Meet The Fabulous, Hilarious Brand “Watch Dog” For Kate Spade

Elizabeth Olson — not the actress — has been Senior Director of Brand Creative at Kate Spade for about two years. What does that entail, exactly? 
“My job is to be the brand watchdog — I can’t think of a good, cooler word,” Olson says in this week’s UnStyled podcast. “The two teams that I oversee are the print team — any print collateral, and the digital team. That’s our emails, our social media.”
In other words, Olson is instrumental in shaping how the Kate Spade brand communicates with its customers. “It’s fun,” she tells Christene Barberich, Refinery29’s global editor-in-chief and cofounder. “It’s different every hour, so it’s really interesting.”

It’s also a crucial time for the global brand: last year, it both welcomed Creative Director Nicola Glass and, of course, mourned the tragic death of its beloved namesake founder and former co-owner. 

For Olson, the newish role is both a career reset and a fitting distillation of how many media pros and content creatives’ jobs have dramatically evolved over the past two decades — from working in print, then digital, and then directly with brands in a retail environment. Olson, after all, has served as an Art Director, wrote her own fashion blog, Feels Like White Lightening, back in the day, and much more — and the focus wasn’t always just fashion.

“In my career, it’s been mostly publishing, but I’ve worked in publishing that does all kinds of things,” she tells Barberich. “I started at Details, which is men’s fashion. When I was at T, we did fifteen issues a year: food, travel, men’s, women’s fashion. I was a Creative Director at Afar for a few years, which was just travel.  I’ve been in the mix of all these different things.  Working primarily in women’s fashion I hadn’t done, and also working in a retail environment.”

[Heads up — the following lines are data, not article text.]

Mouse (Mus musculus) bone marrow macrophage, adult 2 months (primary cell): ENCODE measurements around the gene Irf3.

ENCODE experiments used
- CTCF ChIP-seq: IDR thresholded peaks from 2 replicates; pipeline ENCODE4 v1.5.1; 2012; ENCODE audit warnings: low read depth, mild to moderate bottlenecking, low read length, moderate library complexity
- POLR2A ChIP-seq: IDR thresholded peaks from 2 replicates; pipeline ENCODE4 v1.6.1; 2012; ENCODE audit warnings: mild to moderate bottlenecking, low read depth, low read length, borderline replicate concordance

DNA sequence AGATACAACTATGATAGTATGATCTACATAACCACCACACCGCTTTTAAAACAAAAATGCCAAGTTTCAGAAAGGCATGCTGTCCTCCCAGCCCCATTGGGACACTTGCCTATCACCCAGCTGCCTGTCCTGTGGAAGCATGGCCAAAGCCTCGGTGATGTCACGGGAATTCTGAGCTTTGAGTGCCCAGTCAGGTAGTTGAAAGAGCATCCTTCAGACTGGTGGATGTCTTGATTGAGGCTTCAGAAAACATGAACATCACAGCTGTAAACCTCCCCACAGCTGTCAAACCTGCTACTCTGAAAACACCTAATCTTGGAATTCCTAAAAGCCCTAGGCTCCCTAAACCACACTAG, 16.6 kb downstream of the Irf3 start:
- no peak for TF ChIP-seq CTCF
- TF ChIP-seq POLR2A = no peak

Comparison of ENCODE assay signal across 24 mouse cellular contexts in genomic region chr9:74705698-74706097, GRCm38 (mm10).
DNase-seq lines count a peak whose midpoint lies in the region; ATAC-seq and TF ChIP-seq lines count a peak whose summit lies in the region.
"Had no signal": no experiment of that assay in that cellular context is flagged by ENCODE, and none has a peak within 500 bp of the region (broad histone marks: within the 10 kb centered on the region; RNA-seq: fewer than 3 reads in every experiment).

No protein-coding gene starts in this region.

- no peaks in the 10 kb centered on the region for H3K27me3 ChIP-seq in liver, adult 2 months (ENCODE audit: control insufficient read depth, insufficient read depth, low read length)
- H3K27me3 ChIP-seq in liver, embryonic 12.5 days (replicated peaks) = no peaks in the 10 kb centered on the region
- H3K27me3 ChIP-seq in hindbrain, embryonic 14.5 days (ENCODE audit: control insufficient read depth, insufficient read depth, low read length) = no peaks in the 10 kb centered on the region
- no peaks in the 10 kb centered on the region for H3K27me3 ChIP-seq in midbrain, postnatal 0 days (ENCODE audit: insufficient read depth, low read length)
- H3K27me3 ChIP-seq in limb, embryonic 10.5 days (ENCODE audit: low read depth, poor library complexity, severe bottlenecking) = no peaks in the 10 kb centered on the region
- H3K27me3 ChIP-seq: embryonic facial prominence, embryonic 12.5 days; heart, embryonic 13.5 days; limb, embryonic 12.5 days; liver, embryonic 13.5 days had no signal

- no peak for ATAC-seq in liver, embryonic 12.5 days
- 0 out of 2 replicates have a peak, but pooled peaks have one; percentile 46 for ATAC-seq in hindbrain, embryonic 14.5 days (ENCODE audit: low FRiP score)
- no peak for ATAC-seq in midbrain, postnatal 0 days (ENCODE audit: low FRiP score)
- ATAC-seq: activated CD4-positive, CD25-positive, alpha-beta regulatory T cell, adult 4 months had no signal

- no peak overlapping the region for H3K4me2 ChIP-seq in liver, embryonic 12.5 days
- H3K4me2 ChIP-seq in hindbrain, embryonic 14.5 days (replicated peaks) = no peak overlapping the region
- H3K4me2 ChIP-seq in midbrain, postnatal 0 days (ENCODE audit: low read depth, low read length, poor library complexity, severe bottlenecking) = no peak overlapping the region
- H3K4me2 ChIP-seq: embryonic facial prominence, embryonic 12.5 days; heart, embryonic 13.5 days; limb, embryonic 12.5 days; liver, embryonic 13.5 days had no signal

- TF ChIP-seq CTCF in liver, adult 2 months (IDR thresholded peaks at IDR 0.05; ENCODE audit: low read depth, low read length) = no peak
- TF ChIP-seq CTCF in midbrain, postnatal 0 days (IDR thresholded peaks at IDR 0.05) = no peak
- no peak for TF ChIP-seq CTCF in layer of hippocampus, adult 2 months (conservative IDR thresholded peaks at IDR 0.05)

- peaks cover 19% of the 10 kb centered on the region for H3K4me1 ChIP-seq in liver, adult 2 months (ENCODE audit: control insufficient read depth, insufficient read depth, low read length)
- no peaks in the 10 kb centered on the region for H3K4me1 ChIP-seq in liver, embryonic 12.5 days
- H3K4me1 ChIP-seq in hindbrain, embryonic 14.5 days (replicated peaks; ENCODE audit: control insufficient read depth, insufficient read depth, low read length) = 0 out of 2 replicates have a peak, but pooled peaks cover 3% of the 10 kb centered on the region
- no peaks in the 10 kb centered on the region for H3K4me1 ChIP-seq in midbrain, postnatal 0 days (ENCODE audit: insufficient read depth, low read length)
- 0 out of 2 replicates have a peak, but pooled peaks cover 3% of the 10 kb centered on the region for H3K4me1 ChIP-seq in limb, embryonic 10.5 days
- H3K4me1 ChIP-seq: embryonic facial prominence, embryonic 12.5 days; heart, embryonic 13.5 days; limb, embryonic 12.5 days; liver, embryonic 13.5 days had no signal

Working at Kate Spade, then, “is so different. One day I might be talking about signs in a store, and then what the email is for tomorrow, and then what we’re gonna be shooting for our e-com photography for all of Spring 2020. Pretty wild.” 

But Olson, as her cult-fave blog attested, has always had a sharp, unique point of point of view when it comes to fashion and self-expression. (Hint: She still loves the ‘90s.) Speaking with Barberich, she offered a crucial bit of advice about defining one’s style and expanding (or Marie Kondo-ing) your closet — particularly as it relates to self-care and comfort.  “Recently, I tried to think back on moments where I felt really good or felt really confident,” she begins. “What was I wearing? Who was I then? Because I do feel like, in this period of [career] transition, I changed my style a little bit in the past five years. I’ve come back now, to where I was before. and I feel better in my own skin.”
Hear the rest of Olson and Barberich’s chat — they discuss the miracle that is Diane Keaton, the still-acute absence of Phoebe Philo and more — by listening to this week’s UnStyled and subscribing via Apple Podcasts today.

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